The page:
- If a kindergarten-aged child doesn’t want to go to school and expresses their emotions with yelling and crying, the gentle parenting response would not be to dismiss their reaction. Instead, you would comment on your child’s reaction and validate them. The goal would be to communicate understanding in an effort to help your child regulate their emotions, calm down, and get ready for school.
- If a teenage child comes home past their curfew, the gentle parenting response would not be to seek out a punitive consequence. That is not to say that there would be no punishment. The parent would explain the importance of honoring the curfew agreement and communicate a natural consequence, such as taking a night off from going out, having an earlier curfew to allow for more cushion for being late, or a plan for reminders to be home on time. The consequence would be based on finding the cause of the behavior and addressing it accordingly.
What are the pros and cons of gentle parenting?
When the philosophy is implemented consistently, gentle parenting has great promise as a parenting strategy. Proponents of gentle parenting believe that the strategy offers opportunities to address children as individuals and to foster empathy and respect.
Gentle parenting does have some potential pitfalls, especially if the strategy is not applied consistently. Gentle parenting also can’t be used as an excuse for nonconfrontational parents to avoid setting any rules or boundaries with your child. The technique isn’t to never discipline your child at all. The idea is to discipline them differently.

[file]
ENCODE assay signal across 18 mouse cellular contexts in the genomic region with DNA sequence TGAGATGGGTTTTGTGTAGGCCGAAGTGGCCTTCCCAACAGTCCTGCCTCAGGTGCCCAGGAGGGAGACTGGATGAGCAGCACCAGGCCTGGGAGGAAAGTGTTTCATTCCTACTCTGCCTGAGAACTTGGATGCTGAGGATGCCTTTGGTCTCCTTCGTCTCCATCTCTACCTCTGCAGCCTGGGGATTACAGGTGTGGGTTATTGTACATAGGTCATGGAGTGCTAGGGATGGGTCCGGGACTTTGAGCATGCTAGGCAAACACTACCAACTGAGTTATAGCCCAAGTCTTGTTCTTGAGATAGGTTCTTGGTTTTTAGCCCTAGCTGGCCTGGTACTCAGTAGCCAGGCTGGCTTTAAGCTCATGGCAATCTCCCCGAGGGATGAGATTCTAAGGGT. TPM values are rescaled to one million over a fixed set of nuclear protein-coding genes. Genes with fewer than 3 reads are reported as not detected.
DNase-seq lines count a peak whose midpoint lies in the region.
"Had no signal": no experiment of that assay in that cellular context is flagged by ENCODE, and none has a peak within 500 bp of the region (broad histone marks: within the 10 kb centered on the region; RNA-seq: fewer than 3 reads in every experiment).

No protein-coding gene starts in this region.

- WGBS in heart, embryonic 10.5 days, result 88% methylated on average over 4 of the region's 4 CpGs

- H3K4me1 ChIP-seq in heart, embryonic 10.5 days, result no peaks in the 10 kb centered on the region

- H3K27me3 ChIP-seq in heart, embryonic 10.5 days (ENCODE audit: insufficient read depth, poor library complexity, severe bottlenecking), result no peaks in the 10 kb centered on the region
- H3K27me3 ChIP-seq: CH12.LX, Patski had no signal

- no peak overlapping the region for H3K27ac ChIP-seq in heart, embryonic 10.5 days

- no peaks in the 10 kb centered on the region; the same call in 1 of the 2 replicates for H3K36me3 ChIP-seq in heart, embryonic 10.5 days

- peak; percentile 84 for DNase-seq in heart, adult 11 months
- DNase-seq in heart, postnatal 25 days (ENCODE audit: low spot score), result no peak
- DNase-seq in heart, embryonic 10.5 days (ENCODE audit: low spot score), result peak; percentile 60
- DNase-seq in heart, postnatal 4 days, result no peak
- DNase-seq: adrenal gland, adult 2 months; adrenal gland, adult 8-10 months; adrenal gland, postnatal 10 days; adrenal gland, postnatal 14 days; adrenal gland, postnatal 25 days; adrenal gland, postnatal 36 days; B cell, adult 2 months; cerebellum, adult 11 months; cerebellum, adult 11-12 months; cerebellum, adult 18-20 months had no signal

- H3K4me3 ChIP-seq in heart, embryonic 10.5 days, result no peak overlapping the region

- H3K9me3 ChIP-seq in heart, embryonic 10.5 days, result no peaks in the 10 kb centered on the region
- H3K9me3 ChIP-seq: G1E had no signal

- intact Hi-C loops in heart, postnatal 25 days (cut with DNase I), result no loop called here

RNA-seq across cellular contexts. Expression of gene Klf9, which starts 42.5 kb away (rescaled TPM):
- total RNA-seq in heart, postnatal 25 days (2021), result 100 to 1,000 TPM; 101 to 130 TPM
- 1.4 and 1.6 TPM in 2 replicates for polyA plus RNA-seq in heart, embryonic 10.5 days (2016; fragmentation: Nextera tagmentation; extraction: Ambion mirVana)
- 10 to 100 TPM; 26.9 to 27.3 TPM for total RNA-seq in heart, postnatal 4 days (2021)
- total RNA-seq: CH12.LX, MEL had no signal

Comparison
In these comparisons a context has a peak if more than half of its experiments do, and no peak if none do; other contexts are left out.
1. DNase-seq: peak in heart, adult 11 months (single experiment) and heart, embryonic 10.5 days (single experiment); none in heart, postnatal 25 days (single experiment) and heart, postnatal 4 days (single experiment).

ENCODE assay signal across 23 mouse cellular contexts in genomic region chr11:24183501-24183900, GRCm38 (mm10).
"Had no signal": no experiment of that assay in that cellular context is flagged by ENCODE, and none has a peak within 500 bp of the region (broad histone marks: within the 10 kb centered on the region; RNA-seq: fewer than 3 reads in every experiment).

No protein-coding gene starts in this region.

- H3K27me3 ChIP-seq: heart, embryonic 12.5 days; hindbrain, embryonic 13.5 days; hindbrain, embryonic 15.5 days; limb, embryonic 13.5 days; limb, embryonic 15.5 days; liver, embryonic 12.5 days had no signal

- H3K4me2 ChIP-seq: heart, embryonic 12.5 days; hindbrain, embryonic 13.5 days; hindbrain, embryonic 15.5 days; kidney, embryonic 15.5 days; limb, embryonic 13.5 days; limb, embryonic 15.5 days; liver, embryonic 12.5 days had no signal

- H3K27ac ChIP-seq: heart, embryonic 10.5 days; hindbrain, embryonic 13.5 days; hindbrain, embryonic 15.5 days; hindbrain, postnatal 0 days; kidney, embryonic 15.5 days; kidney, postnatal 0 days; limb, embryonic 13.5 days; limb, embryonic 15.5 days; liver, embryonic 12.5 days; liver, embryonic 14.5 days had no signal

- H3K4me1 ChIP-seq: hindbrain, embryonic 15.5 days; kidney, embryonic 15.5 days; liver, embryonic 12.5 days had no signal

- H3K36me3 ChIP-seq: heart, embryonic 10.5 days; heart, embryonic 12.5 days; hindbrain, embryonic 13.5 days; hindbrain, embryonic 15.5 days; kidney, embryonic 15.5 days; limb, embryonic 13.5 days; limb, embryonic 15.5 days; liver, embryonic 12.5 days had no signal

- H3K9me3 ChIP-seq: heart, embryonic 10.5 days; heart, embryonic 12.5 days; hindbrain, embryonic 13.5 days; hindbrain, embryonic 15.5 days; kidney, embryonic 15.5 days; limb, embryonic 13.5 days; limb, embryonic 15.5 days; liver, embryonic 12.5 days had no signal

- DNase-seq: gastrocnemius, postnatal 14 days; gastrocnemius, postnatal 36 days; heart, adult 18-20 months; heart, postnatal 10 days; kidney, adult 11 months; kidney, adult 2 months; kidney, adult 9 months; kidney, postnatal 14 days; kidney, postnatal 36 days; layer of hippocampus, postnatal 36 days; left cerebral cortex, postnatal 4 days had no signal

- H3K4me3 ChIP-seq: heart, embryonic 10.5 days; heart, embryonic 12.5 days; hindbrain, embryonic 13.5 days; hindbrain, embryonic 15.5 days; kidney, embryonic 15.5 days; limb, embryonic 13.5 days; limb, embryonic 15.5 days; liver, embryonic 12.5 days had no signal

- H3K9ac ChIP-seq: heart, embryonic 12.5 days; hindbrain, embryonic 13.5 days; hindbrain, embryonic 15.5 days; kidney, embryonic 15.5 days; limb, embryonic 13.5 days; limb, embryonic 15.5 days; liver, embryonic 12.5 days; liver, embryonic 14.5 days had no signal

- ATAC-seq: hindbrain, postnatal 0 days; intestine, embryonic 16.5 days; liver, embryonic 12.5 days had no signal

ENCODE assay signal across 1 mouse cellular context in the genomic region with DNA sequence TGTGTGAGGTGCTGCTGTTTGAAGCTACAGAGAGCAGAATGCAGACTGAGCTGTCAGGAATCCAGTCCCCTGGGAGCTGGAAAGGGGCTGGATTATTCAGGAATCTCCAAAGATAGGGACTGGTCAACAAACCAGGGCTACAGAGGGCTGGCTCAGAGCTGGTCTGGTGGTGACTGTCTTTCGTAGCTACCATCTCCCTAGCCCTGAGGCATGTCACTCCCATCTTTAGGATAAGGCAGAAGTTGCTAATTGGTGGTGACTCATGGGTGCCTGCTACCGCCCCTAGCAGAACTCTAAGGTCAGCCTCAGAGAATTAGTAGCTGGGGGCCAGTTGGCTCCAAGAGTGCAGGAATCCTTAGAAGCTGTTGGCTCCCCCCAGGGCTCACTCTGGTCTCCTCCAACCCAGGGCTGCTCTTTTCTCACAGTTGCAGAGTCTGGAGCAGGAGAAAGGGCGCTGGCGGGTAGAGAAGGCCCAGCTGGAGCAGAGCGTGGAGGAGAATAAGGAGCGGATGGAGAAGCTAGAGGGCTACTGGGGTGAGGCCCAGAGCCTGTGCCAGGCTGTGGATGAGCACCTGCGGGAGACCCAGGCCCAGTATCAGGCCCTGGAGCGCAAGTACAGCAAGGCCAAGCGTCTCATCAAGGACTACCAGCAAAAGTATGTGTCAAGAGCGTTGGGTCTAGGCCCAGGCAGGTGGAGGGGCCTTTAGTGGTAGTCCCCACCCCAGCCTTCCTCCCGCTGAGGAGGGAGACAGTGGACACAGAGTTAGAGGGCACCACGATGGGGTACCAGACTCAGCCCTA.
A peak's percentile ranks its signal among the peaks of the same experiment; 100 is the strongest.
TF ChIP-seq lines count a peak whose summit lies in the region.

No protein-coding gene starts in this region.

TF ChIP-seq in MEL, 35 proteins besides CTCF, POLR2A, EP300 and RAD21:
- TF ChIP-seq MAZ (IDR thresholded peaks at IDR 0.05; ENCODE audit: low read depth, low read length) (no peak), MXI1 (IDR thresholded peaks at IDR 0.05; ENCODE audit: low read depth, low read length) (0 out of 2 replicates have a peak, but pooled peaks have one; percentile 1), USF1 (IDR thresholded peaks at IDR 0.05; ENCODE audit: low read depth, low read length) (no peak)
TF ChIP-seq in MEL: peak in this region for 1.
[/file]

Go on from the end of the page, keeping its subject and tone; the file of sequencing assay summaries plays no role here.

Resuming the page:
In other words, this strategy works only if it is establishing healthy, predictable family rhythms that both you and your child feel comfortable with.
“There’s the potential for parents to be too permissive and not set appropriate boundaries and expectations for behavior. Additional potential problems include indulging a child’s emotions and behavior without guiding and teaching,” says Peters.
Is there any research to support gentle parenting?
Gentle parenting is a fairly new approach to parenting. It’s also hard to objectively quantify how many people are doing it and how they are applying the philosophy. That means that there isn’t a lot of clinical research diving into how gentle parenting affects children as they grow into adults.
The principles behind gentle parenting have a lot in common with what’s known as “authoritative” and “positive” parenting, says Peters. “Positive communication, collaborative relationships, empathy, and respect result in adults who feel confident, communicate effectively, have emotional awareness, and have positive social skills and relationships,” he says.
Research indicates that authoritative parenting leads to children with healthy self-esteem who can self-regulate their emotions. It also means they understand disciplinary methods as a way of support instead of as a punishment.
Should you try gentle parenting?
Adults who have empathy and care for other people are a gift to the whole world. Gentle parenting is a way you can start to instill those value in your children. It also fosters independence, self-confidence, and many other virtues.
Gentle parenting isn’t a way to avoid disciplining your child altogether. It’s also not a magical way to make everyone get along. It takes a lot of intention, patience, and inner work to apply the philosophies of gentle parenting to your everyday choices with your kids.